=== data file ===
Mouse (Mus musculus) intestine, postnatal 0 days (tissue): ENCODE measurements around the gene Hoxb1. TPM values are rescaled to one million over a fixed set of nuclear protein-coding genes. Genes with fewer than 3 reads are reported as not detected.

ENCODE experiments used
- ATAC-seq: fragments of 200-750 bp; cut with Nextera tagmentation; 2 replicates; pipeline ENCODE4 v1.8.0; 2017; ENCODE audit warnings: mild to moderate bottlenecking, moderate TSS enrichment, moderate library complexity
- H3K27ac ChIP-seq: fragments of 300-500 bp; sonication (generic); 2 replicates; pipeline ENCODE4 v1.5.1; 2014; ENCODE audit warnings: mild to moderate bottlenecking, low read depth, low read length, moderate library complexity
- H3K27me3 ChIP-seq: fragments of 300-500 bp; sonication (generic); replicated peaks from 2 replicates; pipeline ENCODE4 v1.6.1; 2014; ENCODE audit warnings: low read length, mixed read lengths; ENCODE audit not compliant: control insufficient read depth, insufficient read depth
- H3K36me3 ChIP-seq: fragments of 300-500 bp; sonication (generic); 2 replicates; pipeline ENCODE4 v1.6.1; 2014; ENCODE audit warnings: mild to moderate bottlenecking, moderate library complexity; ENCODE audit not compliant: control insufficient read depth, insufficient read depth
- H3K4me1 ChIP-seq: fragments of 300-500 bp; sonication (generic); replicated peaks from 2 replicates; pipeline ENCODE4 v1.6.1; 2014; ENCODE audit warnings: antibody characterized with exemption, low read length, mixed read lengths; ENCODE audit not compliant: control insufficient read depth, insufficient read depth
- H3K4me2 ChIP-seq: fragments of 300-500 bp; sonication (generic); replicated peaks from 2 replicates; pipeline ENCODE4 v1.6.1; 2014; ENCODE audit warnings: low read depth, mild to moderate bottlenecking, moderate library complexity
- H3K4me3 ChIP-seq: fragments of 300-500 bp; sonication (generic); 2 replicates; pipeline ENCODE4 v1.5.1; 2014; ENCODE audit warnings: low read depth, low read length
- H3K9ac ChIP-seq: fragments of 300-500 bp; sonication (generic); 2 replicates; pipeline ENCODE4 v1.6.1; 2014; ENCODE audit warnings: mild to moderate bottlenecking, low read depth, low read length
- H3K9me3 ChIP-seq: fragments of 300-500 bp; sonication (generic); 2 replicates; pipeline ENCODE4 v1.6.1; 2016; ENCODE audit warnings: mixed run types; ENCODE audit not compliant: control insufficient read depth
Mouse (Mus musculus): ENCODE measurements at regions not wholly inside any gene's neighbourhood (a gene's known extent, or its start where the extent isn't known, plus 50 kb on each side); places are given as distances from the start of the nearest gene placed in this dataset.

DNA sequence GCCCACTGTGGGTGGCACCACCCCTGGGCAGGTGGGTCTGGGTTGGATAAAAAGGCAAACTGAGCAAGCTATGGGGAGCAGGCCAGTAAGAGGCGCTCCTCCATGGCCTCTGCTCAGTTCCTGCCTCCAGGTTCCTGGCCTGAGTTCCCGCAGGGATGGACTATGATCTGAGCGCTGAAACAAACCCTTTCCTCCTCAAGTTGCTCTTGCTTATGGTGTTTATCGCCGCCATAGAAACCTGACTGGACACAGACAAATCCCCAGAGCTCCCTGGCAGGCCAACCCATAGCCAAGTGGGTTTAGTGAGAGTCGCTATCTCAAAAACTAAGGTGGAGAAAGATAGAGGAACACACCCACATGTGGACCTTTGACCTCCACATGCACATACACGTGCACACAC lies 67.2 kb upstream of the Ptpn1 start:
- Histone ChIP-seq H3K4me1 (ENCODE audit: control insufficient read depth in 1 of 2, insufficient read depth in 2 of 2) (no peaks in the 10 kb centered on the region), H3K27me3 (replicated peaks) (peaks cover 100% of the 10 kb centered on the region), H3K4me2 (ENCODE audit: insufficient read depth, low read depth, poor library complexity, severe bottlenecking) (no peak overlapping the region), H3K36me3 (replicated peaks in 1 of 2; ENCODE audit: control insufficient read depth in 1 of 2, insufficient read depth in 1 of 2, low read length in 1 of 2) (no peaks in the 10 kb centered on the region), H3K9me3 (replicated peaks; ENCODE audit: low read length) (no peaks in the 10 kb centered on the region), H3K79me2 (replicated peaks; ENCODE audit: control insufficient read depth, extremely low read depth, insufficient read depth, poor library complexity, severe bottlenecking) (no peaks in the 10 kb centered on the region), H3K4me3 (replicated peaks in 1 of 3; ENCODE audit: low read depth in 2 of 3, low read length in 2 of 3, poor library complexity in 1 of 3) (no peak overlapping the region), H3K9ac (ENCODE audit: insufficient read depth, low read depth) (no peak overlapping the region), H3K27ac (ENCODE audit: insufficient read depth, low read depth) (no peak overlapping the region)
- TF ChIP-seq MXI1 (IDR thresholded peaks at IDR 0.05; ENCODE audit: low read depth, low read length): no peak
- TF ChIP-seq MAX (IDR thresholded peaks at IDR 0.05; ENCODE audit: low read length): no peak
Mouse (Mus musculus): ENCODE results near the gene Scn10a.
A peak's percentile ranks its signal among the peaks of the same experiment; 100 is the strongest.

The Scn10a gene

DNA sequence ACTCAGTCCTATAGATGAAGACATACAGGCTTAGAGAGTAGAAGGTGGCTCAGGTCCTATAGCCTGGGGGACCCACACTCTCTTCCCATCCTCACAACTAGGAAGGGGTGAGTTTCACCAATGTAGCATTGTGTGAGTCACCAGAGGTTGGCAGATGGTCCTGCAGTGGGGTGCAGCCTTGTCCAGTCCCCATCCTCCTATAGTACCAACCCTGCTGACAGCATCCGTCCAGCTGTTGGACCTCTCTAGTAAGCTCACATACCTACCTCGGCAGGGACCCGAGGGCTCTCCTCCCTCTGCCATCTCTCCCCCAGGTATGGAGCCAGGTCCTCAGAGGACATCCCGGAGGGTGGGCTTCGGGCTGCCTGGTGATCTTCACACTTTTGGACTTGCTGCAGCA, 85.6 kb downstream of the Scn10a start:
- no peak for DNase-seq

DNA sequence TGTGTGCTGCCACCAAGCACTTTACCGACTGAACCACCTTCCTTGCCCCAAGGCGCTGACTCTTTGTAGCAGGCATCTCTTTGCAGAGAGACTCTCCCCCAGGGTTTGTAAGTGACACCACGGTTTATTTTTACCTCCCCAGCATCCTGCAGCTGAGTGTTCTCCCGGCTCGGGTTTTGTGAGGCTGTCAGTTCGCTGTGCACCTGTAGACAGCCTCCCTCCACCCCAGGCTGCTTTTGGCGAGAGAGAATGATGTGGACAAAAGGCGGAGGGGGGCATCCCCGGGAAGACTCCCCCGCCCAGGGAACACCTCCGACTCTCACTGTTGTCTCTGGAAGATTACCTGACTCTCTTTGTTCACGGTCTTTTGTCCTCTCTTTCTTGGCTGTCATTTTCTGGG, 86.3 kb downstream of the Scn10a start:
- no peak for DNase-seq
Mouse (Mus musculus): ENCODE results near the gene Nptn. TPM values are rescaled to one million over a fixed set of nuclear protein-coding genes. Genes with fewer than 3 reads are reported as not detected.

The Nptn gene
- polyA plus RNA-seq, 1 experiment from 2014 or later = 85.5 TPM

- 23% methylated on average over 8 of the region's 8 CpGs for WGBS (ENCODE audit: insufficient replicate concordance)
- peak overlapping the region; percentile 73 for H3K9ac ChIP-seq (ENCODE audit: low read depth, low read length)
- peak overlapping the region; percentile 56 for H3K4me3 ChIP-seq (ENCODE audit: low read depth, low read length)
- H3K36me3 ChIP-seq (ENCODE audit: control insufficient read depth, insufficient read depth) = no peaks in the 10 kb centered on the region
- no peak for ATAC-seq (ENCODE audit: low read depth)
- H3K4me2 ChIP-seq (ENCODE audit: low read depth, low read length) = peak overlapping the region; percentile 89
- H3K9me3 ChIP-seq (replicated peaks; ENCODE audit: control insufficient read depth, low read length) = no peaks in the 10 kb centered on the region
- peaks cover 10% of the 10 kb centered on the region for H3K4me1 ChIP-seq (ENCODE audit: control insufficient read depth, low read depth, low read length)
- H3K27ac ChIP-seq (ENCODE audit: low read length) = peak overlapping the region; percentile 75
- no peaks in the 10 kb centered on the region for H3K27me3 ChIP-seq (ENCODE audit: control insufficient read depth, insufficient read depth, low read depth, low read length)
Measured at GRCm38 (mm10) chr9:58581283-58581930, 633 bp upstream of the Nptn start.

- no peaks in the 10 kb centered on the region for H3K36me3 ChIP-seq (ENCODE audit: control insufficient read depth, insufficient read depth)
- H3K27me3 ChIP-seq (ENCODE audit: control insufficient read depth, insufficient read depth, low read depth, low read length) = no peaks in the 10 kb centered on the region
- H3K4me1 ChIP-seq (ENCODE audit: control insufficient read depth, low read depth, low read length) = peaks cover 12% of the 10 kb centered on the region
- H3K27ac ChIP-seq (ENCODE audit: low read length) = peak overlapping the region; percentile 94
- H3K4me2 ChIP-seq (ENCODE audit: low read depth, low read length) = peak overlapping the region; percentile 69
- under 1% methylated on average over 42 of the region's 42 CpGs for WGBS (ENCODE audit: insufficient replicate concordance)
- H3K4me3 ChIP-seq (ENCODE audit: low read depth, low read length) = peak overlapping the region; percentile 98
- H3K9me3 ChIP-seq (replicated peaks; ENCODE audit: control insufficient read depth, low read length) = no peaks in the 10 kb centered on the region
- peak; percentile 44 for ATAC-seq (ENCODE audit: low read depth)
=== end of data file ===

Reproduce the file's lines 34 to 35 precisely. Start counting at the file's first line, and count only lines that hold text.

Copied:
- peaks cover 10% of the 10 kb centered on the region for H3K4me1 ChIP-seq (ENCODE audit: control insufficient read depth, low read depth, low read length)
- H3K27ac ChIP-seq (ENCODE audit: low read length) = peak overlapping the region; percentile 75